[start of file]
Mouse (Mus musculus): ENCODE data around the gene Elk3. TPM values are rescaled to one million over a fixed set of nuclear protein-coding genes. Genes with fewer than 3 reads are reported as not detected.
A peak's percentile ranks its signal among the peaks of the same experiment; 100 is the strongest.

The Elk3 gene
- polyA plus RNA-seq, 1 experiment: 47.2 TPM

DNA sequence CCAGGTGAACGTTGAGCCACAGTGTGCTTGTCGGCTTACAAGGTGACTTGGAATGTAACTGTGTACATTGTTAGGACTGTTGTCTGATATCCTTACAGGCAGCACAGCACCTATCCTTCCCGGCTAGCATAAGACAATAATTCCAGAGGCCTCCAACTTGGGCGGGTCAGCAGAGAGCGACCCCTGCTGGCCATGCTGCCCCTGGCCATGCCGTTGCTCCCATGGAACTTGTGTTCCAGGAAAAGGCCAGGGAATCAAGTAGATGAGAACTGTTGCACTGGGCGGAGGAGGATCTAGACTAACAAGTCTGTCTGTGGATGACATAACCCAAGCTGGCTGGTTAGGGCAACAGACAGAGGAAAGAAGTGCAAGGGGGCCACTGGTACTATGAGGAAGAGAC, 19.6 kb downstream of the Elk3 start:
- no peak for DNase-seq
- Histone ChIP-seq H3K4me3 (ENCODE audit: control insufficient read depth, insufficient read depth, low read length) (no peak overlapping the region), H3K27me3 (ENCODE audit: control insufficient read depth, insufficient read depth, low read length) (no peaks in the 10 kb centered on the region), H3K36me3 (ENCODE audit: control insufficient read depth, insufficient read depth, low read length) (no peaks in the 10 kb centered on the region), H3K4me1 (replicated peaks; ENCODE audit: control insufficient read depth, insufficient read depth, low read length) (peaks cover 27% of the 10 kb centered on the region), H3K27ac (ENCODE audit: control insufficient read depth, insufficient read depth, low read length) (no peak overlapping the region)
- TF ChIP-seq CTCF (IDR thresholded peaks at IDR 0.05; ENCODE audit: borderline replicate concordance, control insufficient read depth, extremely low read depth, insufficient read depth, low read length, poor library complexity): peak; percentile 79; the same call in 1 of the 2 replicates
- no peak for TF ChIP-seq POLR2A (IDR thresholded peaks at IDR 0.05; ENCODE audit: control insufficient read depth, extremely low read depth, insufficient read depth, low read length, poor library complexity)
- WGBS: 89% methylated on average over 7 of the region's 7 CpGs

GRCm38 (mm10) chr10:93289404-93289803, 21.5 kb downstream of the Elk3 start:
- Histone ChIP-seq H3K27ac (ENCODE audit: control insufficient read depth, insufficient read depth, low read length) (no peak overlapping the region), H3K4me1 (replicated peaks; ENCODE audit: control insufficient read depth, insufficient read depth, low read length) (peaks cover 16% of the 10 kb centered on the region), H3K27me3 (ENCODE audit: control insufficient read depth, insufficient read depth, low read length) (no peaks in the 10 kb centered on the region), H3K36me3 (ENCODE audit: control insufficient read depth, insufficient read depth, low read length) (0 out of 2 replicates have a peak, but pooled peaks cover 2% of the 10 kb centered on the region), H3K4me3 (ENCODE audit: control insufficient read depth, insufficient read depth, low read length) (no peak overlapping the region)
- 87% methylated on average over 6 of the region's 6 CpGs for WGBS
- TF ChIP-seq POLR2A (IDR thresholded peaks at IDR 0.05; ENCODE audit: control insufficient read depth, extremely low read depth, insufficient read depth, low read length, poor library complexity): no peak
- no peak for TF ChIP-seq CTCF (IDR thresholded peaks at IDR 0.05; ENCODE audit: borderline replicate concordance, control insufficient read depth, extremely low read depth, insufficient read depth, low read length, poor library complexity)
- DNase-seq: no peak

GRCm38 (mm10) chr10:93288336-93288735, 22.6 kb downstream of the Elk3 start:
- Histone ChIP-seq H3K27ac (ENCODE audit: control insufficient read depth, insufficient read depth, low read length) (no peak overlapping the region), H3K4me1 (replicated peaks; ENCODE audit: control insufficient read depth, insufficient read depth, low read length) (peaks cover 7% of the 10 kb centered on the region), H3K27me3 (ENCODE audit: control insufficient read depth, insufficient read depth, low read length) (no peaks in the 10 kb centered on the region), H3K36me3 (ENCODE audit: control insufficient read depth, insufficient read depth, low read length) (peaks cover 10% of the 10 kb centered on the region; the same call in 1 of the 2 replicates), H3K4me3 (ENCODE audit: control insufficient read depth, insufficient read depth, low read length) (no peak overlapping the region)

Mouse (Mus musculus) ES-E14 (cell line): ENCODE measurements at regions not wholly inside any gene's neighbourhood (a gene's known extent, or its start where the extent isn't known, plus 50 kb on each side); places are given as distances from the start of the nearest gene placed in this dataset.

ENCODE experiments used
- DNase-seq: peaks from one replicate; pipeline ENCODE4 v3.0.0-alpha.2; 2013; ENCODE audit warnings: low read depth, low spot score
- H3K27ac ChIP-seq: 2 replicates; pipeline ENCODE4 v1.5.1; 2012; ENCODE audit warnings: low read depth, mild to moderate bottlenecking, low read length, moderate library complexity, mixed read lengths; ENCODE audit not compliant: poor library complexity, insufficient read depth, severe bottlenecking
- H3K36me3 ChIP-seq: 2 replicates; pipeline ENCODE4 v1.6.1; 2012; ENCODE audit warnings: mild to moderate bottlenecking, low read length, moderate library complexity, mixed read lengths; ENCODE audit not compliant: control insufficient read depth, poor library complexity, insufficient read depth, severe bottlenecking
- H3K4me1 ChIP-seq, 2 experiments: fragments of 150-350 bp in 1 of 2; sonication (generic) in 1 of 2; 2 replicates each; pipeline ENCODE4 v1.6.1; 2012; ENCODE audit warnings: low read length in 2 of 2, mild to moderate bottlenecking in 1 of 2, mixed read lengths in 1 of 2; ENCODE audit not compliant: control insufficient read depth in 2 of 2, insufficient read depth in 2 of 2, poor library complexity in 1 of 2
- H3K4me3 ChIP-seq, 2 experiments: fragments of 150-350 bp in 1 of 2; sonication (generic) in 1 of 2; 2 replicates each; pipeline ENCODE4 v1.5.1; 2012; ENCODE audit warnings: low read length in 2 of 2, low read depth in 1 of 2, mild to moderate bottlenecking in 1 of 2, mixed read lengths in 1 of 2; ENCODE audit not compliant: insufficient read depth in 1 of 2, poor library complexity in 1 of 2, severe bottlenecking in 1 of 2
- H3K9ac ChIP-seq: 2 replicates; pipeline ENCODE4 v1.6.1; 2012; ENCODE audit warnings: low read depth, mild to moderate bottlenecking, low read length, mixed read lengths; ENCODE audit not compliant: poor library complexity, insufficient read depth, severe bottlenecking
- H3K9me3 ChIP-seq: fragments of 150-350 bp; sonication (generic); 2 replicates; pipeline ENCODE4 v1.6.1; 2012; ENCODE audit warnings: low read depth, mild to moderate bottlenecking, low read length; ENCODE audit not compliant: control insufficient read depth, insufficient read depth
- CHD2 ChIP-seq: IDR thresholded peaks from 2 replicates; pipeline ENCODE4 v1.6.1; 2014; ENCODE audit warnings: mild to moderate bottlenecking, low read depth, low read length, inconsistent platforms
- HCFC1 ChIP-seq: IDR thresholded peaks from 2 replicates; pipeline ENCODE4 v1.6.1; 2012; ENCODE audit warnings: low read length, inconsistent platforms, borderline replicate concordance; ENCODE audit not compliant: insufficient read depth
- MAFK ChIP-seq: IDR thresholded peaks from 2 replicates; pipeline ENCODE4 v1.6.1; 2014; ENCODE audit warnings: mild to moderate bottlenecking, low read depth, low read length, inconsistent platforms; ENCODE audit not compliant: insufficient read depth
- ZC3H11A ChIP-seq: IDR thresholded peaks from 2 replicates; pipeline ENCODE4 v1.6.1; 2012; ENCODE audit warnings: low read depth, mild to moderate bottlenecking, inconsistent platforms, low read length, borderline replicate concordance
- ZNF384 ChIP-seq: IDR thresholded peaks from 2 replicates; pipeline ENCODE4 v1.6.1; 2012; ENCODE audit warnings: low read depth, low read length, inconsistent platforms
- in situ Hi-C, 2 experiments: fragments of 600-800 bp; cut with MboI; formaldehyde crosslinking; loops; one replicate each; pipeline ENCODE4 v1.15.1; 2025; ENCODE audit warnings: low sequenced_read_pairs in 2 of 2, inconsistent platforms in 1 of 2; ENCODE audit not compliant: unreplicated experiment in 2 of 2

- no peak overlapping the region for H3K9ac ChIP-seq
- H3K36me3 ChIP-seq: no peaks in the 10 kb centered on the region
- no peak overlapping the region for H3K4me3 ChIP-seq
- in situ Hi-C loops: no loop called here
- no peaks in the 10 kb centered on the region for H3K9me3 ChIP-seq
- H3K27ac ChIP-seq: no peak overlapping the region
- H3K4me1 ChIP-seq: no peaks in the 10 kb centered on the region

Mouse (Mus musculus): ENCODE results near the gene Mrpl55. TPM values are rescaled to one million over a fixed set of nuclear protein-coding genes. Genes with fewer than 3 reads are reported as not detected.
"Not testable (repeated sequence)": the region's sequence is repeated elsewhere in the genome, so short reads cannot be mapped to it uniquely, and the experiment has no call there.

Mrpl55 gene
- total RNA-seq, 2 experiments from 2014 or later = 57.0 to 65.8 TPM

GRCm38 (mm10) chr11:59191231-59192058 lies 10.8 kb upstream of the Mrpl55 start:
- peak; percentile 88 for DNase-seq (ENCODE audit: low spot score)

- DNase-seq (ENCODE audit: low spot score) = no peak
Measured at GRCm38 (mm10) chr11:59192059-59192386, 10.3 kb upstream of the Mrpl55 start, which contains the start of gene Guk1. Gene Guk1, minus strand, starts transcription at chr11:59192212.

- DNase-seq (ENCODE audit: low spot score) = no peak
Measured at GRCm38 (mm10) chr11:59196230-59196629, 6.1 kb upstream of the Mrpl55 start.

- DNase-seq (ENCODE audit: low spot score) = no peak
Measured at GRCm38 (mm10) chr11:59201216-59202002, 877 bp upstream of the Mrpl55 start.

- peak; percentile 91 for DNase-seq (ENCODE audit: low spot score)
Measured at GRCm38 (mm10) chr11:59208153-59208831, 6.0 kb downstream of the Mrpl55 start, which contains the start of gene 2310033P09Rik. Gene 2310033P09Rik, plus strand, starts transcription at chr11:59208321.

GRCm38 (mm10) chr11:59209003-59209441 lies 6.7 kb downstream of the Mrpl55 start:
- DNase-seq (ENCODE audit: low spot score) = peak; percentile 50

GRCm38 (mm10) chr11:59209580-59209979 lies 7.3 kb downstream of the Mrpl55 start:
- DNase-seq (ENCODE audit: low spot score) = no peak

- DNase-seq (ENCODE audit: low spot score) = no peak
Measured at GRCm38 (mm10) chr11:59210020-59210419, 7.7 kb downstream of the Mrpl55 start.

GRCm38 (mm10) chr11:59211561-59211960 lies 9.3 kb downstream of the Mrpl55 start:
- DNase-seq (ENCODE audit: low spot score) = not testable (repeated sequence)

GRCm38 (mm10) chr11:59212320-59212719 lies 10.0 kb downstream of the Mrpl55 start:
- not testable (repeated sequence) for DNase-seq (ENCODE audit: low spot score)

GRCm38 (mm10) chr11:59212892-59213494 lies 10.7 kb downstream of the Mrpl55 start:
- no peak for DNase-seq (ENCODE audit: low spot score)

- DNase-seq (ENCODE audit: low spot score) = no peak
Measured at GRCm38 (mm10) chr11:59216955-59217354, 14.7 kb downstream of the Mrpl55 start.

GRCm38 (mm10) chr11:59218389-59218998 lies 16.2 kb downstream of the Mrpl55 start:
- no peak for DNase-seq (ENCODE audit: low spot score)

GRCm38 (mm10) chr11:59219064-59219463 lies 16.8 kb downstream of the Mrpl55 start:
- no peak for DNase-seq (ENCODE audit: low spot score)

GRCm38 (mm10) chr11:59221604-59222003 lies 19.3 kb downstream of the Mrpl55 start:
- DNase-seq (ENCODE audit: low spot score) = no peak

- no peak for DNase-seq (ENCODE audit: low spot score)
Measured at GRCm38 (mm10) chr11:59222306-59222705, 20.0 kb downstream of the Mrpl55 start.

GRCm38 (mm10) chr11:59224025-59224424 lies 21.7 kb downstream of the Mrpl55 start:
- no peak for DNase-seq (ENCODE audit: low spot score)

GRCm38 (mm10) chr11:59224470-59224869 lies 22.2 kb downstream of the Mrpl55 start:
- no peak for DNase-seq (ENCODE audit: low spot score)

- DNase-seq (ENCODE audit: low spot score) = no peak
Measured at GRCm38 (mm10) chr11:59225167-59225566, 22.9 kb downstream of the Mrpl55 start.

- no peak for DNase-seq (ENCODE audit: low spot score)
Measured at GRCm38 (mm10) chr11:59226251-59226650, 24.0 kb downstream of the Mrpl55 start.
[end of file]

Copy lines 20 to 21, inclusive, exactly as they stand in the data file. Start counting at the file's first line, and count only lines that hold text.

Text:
ENCODE experiments used
- DNase-seq: peaks from one replicate; pipeline ENCODE4 v3.0.0-alpha.2; 2013; ENCODE audit warnings: low read depth, low spot score